Guy Ritchie’s 2009 Sherlock Holmes was an exuberant updating of Conan Doyle’s famed hawkshaw and there was great fun to be had in the bantering and battering doled out by Robert Downey Jr. and Jude Law. Making a quick killing at the box office immediately thrust the notion of a sequel to the fore and the cast and crew signed up quickly and thus production on A Game of Shadows began promising a rendezvous with Moriarty and I, like many, looked forward to another bout of sleuthing with Messrs. Downey Jr. and Law.

It’s a touch disappointing then to find that Ritchie’s follow up plays like a third or fourth sequel to the first film; when ideas are exhausted, stunt casting abounds and the patter is familiar and witless; it’s quite staggering how quickly this series runs out of steam. The two leads seem to be going through the motions and the momentum of the previous film isn’t enough to carry them, or the story, through. Jared Harris is a fine actor, more than capable of causing a change of trousers with a chilling stare but here is lost under both the weight of expectation and an implausible characterisation which implies genius by a posh accent and the ability to threaten in chess terms.

In his haste to get us on board for this country hopping adventure the director throws characters and confusion at us from the beginning and though it’s an engaging ride at first there creeps in a feeling that we’ll not see anything new here, the relationships and visual flourishes are stuck. So, we’re given a number of new faces but little else. Perhaps the only mystery of note is why Noomi Rapace is involved at all. Whereas Rachel McAdams’ Irene Adler offered a genuinely interesting foil to Holmes (and this has nothing to do with gender, Adler was a great choice as a third narrative drive in the first film while the gypsy gang leader Sim does nothing more than look good in a floppy hat) Rapace is giving almost nothing to do and in one scene in an outside cafe as Holmes and Watson talk over their plans she sits next to them as the exposition goes back and forth saying nothing. Literally nothing. In fact she looks a little bored and it seems that the crew were so busy geeing themselves up for another pyrotechnic exercise that the actual plot gets lost under a thick fog of inconsequent parlour tricks and cut and paste stock characters.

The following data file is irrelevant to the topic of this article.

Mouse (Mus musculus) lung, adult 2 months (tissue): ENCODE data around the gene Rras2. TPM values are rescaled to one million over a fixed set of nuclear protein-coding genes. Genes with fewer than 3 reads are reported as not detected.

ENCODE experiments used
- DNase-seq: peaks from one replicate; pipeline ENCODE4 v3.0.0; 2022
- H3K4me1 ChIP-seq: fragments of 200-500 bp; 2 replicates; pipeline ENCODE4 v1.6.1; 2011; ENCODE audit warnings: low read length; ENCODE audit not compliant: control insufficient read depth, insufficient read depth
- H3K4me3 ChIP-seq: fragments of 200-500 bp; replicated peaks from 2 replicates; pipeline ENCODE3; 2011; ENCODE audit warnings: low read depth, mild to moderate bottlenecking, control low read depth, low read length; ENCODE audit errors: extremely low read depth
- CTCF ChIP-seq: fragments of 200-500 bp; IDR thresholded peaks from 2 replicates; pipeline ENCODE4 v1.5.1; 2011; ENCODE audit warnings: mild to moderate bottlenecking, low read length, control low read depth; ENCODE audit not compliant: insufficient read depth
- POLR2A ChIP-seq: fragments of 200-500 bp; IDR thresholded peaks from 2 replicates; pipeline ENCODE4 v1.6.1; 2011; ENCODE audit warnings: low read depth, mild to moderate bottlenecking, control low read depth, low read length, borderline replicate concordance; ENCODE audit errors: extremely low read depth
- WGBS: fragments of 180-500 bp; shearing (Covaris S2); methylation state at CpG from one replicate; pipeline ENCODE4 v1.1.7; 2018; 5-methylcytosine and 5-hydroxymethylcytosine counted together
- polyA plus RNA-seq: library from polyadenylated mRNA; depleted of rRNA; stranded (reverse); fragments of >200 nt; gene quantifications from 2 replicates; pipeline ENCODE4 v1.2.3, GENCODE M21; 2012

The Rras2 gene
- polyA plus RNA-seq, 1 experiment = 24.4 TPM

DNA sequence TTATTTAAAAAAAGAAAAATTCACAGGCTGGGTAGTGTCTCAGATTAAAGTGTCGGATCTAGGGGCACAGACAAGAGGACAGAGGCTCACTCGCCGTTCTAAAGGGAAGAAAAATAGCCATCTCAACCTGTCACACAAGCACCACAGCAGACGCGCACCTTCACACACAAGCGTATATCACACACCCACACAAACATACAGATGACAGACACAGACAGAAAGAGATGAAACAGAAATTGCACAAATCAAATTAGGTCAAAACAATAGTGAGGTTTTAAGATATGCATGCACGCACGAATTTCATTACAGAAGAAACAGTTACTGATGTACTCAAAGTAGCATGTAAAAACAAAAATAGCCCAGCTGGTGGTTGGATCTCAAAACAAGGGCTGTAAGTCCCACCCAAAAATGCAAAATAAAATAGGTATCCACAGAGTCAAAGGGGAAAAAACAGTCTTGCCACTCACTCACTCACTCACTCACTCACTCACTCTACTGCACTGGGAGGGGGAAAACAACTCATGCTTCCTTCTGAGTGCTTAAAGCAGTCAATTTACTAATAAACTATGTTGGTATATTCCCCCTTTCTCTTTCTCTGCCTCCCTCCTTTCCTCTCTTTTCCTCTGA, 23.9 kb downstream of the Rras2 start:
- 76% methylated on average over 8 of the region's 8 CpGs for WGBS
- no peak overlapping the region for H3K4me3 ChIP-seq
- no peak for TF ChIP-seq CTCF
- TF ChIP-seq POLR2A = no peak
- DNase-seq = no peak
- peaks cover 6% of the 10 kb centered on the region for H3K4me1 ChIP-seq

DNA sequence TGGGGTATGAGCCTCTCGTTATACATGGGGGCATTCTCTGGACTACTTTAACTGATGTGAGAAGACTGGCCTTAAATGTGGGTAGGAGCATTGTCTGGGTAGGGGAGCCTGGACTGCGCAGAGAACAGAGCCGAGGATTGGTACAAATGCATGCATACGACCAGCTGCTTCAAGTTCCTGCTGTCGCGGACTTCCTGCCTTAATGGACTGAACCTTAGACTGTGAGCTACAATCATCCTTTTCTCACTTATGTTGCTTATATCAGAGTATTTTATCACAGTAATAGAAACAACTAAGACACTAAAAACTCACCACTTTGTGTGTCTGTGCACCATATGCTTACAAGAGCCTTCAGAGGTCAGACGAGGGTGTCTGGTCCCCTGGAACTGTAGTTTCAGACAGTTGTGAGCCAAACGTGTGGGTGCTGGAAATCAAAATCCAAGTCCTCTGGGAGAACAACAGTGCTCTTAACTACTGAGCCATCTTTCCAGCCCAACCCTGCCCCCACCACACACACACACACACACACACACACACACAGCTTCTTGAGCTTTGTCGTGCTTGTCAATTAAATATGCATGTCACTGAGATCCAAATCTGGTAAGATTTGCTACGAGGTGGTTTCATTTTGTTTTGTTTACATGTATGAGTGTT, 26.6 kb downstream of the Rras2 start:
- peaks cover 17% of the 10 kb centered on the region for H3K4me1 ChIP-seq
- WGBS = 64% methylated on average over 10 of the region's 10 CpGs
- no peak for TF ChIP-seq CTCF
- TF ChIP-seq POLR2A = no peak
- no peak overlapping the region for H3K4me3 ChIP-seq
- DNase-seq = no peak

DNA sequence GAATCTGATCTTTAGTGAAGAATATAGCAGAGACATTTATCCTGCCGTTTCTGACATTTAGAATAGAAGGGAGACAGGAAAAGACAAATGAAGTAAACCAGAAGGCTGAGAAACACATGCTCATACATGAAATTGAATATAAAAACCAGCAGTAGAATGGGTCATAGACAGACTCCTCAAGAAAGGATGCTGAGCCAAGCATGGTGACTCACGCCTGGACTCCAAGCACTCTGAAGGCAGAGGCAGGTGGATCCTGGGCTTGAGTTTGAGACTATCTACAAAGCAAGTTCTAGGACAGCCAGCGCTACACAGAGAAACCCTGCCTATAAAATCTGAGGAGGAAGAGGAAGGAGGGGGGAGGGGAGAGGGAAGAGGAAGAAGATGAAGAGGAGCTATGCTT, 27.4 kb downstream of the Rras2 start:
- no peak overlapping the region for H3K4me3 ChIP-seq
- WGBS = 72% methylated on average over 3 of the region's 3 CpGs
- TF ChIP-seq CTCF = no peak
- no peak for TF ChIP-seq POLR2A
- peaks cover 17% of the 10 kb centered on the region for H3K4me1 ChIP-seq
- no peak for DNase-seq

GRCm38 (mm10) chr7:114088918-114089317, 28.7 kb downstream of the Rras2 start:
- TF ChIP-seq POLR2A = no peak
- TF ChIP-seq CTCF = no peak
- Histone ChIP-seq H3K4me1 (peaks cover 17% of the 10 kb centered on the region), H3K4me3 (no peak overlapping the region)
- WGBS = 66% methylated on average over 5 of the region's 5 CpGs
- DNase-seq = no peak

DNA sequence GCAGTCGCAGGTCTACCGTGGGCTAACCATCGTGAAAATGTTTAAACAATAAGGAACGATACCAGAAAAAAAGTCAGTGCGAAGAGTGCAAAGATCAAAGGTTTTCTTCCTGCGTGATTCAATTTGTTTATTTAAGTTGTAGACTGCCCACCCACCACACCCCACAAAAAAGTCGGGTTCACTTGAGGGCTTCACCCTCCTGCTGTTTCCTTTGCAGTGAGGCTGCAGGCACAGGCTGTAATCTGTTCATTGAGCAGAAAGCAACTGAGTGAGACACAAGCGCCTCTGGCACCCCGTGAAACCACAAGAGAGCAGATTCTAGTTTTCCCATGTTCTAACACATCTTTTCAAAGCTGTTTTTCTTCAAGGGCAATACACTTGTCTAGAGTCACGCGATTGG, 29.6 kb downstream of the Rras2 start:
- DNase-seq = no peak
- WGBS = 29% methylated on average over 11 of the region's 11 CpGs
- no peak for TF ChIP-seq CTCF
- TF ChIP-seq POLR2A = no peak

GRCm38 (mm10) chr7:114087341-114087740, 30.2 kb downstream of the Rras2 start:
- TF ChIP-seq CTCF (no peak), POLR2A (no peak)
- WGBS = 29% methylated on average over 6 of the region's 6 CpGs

Whereas the first film held wit as the most powerful weapon with which to fight the ceaseless battle against the criminally insane (with Holmes often playfully stepping over the line himself at times) A Game of Shadows has an artillery which would make Michael Bay proud and more snail’s pace slo-mo to heighten the impact of the bullet ballet (instead of, perhaps, actual engagement) and the senses are blunted to anything happening on screen.

It plays like a collection of set-pieces shaken up and pulled from a bag before each being pinned to a map of Europe so disconnecting and utterly pointless does the task feel. The two year interim has somehow sapped the creative juices from the enterprise and we are left with the delightful banter from the first film between Holmes and Watson lifeless and inconsequential and not even the excellent casting of Stephen Fry as Mycroft Holmes can save it. And when a naked Stephen Fry can’t save your film then questions need to be asked.



There is a neat Maximum Movie Mode which is a picture in picture behind the scenes/interview track which plays in time with the film. I hate to say it but at time this was far more enjoyable than the film itself.